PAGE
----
Association Between Nonmotor Symptoms and Nonadherence to Medication in Parkinson’s Disease


Background: Nonadherence to medication is a common and serious issue in the treatment of patients with Parkinson’s disease (PD). Among others, distinct nonmotor symptoms (NMS) were found to be associated with nonadherence in PD. Here, we aimed to confirm the association between NMS and adherence.

Methods: In this observational study, the following data were collected: sociodemographic data, the German versions of the Movement Disorder Society-sponsored revision of the unified Parkinson’s disease rating scale for motor function (MDS-UPDRS III), Hoehn and Yahr (H&Y) stage, levodopa equivalent daily dose (LEDD), Becks depression inventory II (BDI-II), nonmotor symptoms questionnaire (NMSQ), and the Stendal adherence to medication score (SAMS).

Results: The final sample included 137 people with PD [54 (39.4%) females] with a mean age of 71.3 ± 8.2 years. According to SAMS, 10.9% of the patients were fully adherent, 73% were moderately nonadherent, and 16.1% showed clinically significant nonadherence. Nonadherence was associated with LEDD, BDI-II, education level, MDS-UPDRS III, and the NMSQ. The number of NMS was higher in nonadherent patients than in adherent patients. In the multiple stepwise regression analysis, the items 5 (constipation), 17 (anxiety), and 21 (falls) predicted nonadherence to medication. These NMSQ items also remained significant predictors for SAMS after correction for LEDD, MDS-UPDRS III, BDI-II, age, education level, gender, and disease duration.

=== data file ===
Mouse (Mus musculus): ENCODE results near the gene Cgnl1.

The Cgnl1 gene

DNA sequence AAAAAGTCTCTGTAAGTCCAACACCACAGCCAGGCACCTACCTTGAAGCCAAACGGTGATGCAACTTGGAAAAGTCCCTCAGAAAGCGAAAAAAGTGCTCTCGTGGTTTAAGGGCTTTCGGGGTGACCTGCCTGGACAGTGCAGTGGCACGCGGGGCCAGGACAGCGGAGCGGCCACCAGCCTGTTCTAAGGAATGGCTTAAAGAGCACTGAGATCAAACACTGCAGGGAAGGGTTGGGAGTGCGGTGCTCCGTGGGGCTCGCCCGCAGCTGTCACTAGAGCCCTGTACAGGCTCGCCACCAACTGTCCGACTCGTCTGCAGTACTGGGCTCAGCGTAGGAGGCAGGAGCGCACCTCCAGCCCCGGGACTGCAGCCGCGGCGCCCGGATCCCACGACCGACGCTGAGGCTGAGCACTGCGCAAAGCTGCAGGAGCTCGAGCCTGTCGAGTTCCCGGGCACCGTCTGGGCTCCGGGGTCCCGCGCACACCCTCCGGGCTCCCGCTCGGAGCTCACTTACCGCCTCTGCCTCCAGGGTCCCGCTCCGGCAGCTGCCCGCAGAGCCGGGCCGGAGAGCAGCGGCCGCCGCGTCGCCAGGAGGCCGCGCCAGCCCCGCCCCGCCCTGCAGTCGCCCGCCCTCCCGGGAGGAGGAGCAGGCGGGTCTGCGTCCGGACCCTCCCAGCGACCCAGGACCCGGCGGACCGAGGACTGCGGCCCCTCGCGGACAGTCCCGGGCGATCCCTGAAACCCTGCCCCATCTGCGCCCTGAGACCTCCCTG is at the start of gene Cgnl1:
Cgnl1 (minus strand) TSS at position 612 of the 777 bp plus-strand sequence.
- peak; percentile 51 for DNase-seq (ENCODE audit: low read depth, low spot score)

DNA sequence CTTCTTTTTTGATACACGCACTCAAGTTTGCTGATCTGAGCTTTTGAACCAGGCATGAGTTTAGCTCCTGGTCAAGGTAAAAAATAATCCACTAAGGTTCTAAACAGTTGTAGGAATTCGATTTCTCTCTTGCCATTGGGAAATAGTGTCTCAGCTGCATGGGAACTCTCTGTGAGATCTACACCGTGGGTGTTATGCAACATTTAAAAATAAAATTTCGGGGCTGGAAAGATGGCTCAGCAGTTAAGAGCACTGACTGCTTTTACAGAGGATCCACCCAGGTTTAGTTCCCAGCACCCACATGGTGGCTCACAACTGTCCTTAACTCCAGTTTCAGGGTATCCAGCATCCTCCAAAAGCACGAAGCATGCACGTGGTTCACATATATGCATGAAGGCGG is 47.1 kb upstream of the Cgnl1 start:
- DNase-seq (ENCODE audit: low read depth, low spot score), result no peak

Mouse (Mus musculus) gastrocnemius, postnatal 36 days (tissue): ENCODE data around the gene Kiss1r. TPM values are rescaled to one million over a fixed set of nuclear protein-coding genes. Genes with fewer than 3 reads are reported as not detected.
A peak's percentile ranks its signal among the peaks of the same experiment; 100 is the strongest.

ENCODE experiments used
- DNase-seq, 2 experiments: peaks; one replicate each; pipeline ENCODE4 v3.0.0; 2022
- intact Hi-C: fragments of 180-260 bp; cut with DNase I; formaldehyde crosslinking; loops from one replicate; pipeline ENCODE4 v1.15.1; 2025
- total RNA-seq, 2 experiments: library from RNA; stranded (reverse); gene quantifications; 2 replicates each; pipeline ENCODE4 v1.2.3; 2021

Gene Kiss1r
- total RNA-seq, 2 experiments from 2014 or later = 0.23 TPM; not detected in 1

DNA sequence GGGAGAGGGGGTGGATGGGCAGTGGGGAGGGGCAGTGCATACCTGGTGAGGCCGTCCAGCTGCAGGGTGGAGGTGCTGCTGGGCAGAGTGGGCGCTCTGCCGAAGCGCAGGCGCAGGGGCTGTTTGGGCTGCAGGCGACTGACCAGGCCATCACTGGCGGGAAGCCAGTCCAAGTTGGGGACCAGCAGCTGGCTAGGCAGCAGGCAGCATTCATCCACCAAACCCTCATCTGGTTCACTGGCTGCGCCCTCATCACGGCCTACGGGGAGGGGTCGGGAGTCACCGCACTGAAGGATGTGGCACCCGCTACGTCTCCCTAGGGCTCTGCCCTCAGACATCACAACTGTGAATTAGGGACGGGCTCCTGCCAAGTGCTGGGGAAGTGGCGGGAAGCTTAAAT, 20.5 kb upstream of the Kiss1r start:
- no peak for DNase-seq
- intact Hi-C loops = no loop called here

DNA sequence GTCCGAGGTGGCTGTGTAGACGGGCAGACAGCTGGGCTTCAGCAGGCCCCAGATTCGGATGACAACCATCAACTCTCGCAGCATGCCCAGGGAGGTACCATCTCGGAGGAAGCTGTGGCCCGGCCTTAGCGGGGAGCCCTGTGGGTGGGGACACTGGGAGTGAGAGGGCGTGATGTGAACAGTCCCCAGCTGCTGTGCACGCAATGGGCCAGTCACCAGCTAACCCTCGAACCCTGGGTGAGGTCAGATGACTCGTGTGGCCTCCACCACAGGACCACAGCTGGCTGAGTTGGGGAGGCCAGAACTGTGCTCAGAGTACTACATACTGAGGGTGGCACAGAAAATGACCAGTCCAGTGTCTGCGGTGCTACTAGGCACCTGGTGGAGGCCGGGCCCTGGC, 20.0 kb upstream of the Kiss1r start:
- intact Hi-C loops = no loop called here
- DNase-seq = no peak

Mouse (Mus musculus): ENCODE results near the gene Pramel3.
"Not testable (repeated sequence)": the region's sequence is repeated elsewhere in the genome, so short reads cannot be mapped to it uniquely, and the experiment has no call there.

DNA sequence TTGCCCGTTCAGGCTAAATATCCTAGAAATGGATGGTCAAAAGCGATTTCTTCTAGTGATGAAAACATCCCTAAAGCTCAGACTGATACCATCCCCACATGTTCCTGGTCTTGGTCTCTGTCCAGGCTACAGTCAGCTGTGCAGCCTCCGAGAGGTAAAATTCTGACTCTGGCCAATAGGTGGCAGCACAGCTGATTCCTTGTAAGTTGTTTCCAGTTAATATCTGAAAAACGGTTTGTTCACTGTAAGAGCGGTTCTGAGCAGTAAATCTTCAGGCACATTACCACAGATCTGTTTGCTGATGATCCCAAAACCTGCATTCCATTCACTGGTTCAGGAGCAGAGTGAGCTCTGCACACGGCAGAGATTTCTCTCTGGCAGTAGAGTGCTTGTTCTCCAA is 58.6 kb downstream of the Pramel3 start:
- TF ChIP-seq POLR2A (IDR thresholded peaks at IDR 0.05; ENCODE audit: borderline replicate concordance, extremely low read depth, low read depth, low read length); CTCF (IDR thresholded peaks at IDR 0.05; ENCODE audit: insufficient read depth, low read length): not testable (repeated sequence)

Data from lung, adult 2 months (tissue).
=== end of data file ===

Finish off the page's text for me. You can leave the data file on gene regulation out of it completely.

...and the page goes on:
Conclusion: Our study, in principle, confirms the association between NMS burden and nonadherence in PD. However, in contrast to other clinical factors, the relevance of NMSQ in terms of nonadherence is low. More studies with larger sample sizes are necessary to explore the impact of distinct NMS on adherence.



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